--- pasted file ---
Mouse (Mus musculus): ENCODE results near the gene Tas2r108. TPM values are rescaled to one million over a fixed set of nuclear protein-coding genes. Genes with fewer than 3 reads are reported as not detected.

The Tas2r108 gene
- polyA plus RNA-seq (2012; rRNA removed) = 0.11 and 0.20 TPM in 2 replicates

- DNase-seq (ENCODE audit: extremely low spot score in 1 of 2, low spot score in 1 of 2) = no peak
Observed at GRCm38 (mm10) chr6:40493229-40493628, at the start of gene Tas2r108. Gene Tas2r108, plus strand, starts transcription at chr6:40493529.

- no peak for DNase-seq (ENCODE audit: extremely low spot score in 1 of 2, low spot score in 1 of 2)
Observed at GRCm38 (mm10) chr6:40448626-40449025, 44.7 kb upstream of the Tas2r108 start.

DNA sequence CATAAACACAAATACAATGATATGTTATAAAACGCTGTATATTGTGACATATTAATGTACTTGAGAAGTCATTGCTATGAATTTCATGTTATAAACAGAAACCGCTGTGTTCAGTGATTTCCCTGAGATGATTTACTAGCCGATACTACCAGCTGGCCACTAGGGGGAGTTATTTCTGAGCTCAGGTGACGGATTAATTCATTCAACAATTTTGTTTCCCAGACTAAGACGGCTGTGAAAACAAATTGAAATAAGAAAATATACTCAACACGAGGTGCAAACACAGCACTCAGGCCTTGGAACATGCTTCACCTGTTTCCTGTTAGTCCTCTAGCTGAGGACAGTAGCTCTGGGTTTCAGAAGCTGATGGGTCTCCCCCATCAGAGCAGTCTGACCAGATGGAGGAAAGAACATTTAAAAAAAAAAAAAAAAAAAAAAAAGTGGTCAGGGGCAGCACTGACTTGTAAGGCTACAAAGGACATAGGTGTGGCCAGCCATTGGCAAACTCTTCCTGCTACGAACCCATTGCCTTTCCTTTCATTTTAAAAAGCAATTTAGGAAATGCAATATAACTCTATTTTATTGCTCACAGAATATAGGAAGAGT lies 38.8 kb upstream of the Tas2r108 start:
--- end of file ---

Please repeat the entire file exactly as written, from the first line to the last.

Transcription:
Mouse (Mus musculus): ENCODE results near the gene Tas2r108. TPM values are rescaled to one million over a fixed set of nuclear protein-coding genes. Genes with fewer than 3 reads are reported as not detected.

The Tas2r108 gene
- polyA plus RNA-seq (2012; rRNA removed) = 0.11 and 0.20 TPM in 2 replicates

- DNase-seq (ENCODE audit: extremely low spot score in 1 of 2, low spot score in 1 of 2) = no peak
Observed at GRCm38 (mm10) chr6:40493229-40493628, at the start of gene Tas2r108. Gene Tas2r108, plus strand, starts transcription at chr6:40493529.

- no peak for DNase-seq (ENCODE audit: extremely low spot score in 1 of 2, low spot score in 1 of 2)
Observed at GRCm38 (mm10) chr6:40448626-40449025, 44.7 kb upstream of the Tas2r108 start.

DNA sequence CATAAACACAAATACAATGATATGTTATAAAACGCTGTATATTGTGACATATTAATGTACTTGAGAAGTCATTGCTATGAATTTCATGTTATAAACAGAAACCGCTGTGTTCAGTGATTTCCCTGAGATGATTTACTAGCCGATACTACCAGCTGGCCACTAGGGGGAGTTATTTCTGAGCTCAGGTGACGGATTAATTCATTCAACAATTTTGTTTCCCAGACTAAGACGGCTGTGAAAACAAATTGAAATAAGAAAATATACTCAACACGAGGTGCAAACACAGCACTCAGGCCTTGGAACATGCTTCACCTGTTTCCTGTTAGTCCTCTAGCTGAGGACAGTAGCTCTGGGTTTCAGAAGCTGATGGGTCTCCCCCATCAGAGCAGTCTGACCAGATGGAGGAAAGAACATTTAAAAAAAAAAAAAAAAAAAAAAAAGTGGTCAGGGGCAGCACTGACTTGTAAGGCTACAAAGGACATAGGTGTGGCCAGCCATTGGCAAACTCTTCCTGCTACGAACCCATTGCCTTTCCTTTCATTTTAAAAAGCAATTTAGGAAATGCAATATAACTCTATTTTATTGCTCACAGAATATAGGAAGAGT lies 38.8 kb upstream of the Tas2r108 start: